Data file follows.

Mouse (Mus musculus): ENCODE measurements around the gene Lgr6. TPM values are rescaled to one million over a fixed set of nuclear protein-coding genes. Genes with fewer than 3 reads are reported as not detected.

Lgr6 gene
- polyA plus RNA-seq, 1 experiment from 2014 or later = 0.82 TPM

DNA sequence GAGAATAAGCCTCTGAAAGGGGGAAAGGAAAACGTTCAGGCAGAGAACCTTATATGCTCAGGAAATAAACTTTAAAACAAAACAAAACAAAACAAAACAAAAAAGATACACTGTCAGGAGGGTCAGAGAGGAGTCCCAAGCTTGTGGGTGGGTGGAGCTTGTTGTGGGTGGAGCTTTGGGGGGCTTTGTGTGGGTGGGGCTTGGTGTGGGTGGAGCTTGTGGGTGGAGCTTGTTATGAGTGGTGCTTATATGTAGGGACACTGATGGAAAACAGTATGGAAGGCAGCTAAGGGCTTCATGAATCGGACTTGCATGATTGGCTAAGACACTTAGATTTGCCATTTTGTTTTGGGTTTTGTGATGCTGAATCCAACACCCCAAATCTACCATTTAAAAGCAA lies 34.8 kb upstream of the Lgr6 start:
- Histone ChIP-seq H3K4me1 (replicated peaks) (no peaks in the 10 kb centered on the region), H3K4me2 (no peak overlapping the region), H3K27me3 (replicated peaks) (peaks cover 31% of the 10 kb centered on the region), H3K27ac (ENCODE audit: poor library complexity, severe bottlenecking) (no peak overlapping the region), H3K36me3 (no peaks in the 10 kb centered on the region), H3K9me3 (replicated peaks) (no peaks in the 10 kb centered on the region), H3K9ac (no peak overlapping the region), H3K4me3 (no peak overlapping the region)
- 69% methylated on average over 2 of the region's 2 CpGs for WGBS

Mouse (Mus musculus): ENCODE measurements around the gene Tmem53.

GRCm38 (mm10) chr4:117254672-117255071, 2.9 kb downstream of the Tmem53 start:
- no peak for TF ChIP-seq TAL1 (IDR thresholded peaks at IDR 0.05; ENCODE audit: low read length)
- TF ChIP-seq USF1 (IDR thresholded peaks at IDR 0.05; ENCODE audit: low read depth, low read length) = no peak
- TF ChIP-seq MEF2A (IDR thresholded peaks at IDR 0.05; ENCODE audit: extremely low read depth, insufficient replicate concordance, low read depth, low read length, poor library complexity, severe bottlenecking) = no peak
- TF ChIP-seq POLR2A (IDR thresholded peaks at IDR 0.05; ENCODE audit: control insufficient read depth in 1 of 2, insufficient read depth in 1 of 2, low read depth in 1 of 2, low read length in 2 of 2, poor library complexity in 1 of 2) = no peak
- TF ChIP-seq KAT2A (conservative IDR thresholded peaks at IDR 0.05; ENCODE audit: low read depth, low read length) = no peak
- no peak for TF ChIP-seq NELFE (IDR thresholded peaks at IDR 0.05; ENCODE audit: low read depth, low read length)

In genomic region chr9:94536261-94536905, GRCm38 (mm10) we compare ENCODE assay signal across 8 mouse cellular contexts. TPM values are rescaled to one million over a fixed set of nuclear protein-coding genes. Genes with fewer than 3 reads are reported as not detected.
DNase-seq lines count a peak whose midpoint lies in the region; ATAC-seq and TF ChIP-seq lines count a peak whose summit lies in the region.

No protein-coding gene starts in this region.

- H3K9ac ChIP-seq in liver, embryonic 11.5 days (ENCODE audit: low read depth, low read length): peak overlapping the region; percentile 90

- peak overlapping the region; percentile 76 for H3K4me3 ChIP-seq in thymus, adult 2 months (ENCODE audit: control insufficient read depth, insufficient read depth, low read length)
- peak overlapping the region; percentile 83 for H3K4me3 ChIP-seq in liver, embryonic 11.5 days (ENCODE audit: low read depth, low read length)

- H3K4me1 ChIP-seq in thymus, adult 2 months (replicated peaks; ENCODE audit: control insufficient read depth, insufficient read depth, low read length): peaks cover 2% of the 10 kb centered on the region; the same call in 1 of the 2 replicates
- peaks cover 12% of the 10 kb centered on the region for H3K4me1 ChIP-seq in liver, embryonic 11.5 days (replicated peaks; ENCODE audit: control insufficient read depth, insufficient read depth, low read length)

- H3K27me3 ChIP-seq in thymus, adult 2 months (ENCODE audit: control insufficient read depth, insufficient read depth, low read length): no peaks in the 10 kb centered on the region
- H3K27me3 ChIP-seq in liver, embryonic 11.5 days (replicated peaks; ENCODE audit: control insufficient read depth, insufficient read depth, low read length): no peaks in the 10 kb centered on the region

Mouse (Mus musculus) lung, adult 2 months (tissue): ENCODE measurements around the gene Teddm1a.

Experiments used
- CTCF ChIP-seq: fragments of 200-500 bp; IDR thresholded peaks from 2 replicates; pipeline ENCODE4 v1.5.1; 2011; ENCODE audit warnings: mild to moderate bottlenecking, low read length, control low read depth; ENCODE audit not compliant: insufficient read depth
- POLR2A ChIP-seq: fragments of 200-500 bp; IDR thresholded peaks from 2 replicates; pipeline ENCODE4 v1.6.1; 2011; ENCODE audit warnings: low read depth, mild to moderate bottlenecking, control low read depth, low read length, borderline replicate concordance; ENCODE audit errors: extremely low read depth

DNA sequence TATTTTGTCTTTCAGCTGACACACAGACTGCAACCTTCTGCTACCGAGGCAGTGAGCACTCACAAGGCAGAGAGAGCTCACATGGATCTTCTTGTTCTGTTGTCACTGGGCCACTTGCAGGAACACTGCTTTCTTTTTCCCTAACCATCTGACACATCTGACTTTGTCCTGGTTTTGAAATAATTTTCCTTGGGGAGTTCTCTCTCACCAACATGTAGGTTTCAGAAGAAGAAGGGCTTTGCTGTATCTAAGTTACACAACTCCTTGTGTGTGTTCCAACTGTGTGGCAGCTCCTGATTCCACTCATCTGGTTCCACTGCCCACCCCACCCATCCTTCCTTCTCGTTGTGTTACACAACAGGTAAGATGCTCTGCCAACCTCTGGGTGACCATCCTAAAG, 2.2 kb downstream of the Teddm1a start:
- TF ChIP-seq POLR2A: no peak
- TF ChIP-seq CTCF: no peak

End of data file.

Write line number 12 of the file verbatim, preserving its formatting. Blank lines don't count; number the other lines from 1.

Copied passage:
- TF ChIP-seq POLR2A (IDR thresholded peaks at IDR 0.05; ENCODE audit: control insufficient read depth in 1 of 2, insufficient read depth in 1 of 2, low read depth in 1 of 2, low read length in 2 of 2, poor library complexity in 1 of 2) = no peak